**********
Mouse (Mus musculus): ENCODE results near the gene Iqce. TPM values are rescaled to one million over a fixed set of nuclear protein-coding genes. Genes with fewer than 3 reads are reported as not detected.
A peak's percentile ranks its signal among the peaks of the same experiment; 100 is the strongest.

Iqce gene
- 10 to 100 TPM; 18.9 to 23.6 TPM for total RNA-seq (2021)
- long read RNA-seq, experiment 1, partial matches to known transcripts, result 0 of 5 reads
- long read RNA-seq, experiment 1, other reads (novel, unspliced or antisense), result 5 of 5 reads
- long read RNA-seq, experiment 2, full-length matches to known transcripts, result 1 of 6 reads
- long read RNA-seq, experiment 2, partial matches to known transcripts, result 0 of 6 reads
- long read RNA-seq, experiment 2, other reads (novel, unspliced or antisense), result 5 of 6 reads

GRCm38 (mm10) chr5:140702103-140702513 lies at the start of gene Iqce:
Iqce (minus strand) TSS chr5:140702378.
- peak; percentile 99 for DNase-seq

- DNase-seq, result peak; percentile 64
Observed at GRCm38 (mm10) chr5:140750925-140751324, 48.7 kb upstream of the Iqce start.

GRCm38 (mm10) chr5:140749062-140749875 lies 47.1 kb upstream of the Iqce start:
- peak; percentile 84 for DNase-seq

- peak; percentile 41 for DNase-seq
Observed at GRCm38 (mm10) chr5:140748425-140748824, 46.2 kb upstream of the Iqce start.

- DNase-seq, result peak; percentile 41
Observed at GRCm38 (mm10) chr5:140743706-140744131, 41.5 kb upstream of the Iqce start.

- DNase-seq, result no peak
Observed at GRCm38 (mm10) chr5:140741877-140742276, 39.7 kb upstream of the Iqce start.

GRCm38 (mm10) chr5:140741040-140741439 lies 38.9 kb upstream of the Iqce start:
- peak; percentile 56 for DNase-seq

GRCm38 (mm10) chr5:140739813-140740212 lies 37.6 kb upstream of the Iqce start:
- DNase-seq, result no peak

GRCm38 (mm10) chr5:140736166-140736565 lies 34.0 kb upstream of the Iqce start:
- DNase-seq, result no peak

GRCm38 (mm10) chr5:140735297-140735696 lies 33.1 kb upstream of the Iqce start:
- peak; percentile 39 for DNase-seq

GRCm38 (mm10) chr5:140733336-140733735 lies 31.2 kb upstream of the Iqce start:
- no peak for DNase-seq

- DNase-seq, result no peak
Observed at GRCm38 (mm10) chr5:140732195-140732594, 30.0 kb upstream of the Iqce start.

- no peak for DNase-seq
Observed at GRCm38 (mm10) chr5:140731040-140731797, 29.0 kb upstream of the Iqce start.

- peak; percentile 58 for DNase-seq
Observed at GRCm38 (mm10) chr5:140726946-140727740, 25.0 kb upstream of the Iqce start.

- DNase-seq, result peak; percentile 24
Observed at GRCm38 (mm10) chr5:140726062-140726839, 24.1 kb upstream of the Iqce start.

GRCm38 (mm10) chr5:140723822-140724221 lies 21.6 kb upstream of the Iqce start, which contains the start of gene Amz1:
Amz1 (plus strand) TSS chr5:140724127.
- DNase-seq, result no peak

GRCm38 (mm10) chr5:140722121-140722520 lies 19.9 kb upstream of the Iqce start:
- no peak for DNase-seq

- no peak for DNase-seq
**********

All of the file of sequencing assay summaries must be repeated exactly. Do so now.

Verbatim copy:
Mouse (Mus musculus): ENCODE results near the gene Iqce. TPM values are rescaled to one million over a fixed set of nuclear protein-coding genes. Genes with fewer than 3 reads are reported as not detected.
A peak's percentile ranks its signal among the peaks of the same experiment; 100 is the strongest.

Iqce gene
- 10 to 100 TPM; 18.9 to 23.6 TPM for total RNA-seq (2021)
- long read RNA-seq, experiment 1, partial matches to known transcripts, result 0 of 5 reads
- long read RNA-seq, experiment 1, other reads (novel, unspliced or antisense), result 5 of 5 reads
- long read RNA-seq, experiment 2, full-length matches to known transcripts, result 1 of 6 reads
- long read RNA-seq, experiment 2, partial matches to known transcripts, result 0 of 6 reads
- long read RNA-seq, experiment 2, other reads (novel, unspliced or antisense), result 5 of 6 reads

GRCm38 (mm10) chr5:140702103-140702513 lies at the start of gene Iqce:
Iqce (minus strand) TSS chr5:140702378.
- peak; percentile 99 for DNase-seq

- DNase-seq, result peak; percentile 64
Observed at GRCm38 (mm10) chr5:140750925-140751324, 48.7 kb upstream of the Iqce start.

GRCm38 (mm10) chr5:140749062-140749875 lies 47.1 kb upstream of the Iqce start:
- peak; percentile 84 for DNase-seq

- peak; percentile 41 for DNase-seq
Observed at GRCm38 (mm10) chr5:140748425-140748824, 46.2 kb upstream of the Iqce start.

- DNase-seq, result peak; percentile 41
Observed at GRCm38 (mm10) chr5:140743706-140744131, 41.5 kb upstream of the Iqce start.

- DNase-seq, result no peak
Observed at GRCm38 (mm10) chr5:140741877-140742276, 39.7 kb upstream of the Iqce start.

GRCm38 (mm10) chr5:140741040-140741439 lies 38.9 kb upstream of the Iqce start:
- peak; percentile 56 for DNase-seq

GRCm38 (mm10) chr5:140739813-140740212 lies 37.6 kb upstream of the Iqce start:
- DNase-seq, result no peak

GRCm38 (mm10) chr5:140736166-140736565 lies 34.0 kb upstream of the Iqce start:
- DNase-seq, result no peak

GRCm38 (mm10) chr5:140735297-140735696 lies 33.1 kb upstream of the Iqce start:
- peak; percentile 39 for DNase-seq

GRCm38 (mm10) chr5:140733336-140733735 lies 31.2 kb upstream of the Iqce start:
- no peak for DNase-seq

- DNase-seq, result no peak
Observed at GRCm38 (mm10) chr5:140732195-140732594, 30.0 kb upstream of the Iqce start.

- no peak for DNase-seq
Observed at GRCm38 (mm10) chr5:140731040-140731797, 29.0 kb upstream of the Iqce start.

- peak; percentile 58 for DNase-seq
Observed at GRCm38 (mm10) chr5:140726946-140727740, 25.0 kb upstream of the Iqce start.

- DNase-seq, result peak; percentile 24
Observed at GRCm38 (mm10) chr5:140726062-140726839, 24.1 kb upstream of the Iqce start.

GRCm38 (mm10) chr5:140723822-140724221 lies 21.6 kb upstream of the Iqce start, which contains the start of gene Amz1:
Amz1 (plus strand) TSS chr5:140724127.
- DNase-seq, result no peak

GRCm38 (mm10) chr5:140722121-140722520 lies 19.9 kb upstream of the Iqce start:
- no peak for DNase-seq

- no peak for DNase-seq